“Horses and humans suffer from similar illnesses, so identifying the genetic culprits in horses promises to deepen our knowledge of diseases in both (horse and human) organisms,” said senior author Kerstin Lindblad-Toh with the Broad Institute and a professor of comparative genomics at Uppsala University, Sweden.

For instance, the researchers used the SNP catalogue to localize the gene mutation in the leopard complex or the unique spots on Appaloosa horses. Horses with a specific colour trait variation may suffer from a form of night blindness which is also a human disorder. They narrowed the genetic suspects for night blindness to 42 associated SNPs including two mutations located near a gene involved in skin pigmentation.

The genome results may also help with respiratory issues such as airway obstructions in horses and asthma in humans as well as osteochondrosis, a joint disorder that can affect horses, dogs, and children.

If the similarity between the chromosomes of horses and humans wasn’t exciting enough, researchers became really curious about a little understood thing on a chromosome called a “centromere.” A chromosome is shaped like a wavy X. The centromere is located where the arms cross and it is a key structural feature necessary for the movement of a chromosome when cells divide. Not much is known about centromeres except that they contain highly repetitive DNA sequences. When cells divide, centromeres ensure that the “daughter” cells inherit exact copies of each chromosome and the DNA sequences. So imagine how surprised scientists were to find that on chromosome 11 in the horse, there was a developing centromere, frozen in time, with no repetitive DNA. It answered one enduring question (for folks who do this stuff): centromeres appear on a chromosome before the DNA sequencing. But it also begged answers to a fascinating question: just what does this new centromere without any DNA sequencing mean to the evolutionary future of the horse?

“The centromere on chromosome 11 is located differently,” said Wade. “We always thought that a centromere had to have DNA around it. But on this chromosome of the horse it did not have the satellite.”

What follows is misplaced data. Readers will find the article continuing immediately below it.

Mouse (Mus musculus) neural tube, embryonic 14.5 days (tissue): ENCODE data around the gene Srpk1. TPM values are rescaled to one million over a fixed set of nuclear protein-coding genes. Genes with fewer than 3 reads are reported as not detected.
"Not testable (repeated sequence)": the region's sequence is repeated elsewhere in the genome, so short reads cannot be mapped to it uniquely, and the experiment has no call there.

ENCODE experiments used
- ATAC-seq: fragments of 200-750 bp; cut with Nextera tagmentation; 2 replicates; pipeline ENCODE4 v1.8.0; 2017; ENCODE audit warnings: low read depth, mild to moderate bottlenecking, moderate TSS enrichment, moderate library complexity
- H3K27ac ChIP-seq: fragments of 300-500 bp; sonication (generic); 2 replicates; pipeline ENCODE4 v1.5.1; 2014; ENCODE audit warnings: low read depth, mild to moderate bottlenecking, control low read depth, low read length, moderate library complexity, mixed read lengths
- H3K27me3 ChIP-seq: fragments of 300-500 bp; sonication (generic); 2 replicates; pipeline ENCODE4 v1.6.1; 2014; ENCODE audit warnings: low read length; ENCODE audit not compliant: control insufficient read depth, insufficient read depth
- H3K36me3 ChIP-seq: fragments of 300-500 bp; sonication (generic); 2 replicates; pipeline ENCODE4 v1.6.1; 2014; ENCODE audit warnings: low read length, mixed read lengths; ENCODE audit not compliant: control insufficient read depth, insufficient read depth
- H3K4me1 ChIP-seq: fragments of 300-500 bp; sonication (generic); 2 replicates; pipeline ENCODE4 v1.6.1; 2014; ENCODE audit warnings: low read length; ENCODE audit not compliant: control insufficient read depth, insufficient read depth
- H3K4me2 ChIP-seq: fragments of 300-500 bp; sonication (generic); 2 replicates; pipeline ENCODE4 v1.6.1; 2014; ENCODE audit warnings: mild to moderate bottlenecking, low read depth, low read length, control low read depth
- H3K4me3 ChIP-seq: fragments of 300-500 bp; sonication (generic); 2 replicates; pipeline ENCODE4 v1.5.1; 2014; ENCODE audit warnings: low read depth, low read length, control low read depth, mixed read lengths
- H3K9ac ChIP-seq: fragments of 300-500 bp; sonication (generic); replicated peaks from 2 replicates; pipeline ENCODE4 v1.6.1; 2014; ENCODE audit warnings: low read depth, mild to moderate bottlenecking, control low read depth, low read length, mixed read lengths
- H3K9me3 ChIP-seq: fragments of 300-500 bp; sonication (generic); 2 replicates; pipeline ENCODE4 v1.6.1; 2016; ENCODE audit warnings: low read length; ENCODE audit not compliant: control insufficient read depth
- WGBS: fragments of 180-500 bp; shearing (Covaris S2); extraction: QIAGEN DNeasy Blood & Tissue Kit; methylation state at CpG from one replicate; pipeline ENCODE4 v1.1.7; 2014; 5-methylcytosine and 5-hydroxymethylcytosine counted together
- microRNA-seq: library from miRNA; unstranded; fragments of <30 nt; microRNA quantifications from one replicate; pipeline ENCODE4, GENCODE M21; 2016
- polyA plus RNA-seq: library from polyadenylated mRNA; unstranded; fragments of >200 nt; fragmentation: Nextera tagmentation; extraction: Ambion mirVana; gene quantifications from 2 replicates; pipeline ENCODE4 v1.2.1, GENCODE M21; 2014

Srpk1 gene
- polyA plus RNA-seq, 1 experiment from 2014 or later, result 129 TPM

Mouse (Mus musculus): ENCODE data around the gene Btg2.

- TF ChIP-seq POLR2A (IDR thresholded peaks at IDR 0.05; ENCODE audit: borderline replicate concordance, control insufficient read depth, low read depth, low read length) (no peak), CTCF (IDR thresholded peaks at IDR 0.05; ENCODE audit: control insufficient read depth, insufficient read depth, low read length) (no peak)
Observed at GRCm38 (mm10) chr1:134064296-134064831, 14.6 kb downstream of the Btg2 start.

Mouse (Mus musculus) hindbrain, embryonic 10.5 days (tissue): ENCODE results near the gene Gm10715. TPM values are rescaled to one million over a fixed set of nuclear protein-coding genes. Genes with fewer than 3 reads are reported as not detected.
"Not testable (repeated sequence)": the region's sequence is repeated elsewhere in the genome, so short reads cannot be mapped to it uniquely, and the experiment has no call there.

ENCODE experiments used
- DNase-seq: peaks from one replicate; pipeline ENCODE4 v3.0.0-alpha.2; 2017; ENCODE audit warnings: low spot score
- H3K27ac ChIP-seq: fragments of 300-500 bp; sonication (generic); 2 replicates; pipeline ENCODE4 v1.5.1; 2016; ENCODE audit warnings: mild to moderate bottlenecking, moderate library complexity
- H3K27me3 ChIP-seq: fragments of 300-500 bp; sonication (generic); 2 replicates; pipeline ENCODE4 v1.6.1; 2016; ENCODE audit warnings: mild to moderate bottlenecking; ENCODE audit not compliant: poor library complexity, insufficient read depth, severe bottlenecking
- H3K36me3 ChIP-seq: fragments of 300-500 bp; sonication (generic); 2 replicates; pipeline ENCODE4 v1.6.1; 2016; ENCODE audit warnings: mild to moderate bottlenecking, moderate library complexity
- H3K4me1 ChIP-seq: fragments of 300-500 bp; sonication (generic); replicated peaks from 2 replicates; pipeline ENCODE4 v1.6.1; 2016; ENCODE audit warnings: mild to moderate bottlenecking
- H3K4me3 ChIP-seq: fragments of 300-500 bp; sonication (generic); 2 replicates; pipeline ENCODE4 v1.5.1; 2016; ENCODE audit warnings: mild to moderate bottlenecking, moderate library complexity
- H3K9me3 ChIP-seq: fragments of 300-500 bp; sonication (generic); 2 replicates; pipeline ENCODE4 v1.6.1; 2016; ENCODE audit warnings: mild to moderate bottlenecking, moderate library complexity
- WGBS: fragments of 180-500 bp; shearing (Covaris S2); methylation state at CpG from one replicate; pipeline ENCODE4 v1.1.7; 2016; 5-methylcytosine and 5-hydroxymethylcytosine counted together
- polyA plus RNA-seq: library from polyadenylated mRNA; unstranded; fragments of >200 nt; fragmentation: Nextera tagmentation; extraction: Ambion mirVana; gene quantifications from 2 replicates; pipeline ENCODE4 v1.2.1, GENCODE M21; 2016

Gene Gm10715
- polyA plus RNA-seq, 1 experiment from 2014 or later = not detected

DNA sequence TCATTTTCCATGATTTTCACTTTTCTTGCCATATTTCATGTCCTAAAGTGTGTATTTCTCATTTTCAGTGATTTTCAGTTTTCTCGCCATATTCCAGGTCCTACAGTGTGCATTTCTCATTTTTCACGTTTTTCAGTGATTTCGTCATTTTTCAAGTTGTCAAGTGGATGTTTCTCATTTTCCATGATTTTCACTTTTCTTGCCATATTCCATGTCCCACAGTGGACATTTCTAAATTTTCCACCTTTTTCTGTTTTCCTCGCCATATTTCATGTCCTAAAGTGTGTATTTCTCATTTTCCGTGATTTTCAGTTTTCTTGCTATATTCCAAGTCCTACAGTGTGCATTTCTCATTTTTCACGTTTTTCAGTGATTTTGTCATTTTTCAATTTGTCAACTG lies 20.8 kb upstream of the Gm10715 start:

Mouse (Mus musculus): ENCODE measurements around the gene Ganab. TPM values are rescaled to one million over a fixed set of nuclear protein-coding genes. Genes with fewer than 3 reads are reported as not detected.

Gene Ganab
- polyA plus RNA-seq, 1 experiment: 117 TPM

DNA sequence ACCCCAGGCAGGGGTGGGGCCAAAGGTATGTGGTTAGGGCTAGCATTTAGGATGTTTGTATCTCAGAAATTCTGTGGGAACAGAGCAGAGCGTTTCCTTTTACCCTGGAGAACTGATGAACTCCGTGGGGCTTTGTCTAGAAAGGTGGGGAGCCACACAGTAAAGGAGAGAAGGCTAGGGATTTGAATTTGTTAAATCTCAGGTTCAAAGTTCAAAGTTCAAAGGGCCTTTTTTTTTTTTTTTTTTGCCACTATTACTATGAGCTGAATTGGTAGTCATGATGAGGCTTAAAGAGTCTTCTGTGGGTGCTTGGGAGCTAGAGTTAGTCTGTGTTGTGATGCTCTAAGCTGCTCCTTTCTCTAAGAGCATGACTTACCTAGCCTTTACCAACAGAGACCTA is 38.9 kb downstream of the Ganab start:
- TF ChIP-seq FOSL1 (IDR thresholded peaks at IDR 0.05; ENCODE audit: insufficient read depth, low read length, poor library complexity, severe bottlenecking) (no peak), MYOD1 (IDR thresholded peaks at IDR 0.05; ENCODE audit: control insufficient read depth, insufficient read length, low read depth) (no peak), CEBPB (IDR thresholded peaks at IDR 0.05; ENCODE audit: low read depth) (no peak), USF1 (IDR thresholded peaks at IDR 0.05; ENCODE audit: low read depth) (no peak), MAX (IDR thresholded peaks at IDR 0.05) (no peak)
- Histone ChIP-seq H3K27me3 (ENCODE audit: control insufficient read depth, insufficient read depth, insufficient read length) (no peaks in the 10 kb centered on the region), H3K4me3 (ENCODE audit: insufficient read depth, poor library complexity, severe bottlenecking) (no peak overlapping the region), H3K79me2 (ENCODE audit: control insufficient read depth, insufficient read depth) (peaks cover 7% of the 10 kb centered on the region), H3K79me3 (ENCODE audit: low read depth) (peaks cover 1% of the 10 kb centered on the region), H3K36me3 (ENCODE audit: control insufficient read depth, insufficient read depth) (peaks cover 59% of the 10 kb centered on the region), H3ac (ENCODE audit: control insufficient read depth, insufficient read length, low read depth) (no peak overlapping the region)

Does this shift from the status quo show an evolutionary process in action in the horse that has not been seen before?

Access to multiple genome sequences makes it easier for scientists from many disciplines to understand all genomes. By looking at the horse genome there will be better understanding of human biology and human diseases, and of our evolutionary connectedness.

Horses were first domesticated some 5000 to 6000 years ago and from the genome study it was clear that the passage to domestication was smooth. From mitochondrial DNA studies done at Uppsala University, Sweden, it was discovered that the first domesticated horses were all mares. From separate studies done by the University of Exeter, UK, there is clear evidence from pottery shards that the horses were also milked, a practice that continues today in Kazakhstan.

Clearly our companionship with the horse has been enjoyed for millennia. And as illustrated by the newly revealed genome, we’re much closer to our horses than we think.

Main article photo: Doug Antczak, College of Veterinary Medicine, Cornell University, New York - Researchers have sequenced the equine genome using DNA from Twilight (shown), a Thoroughbred mare from Cornell University in Ithaca, New York.

Margaret Evans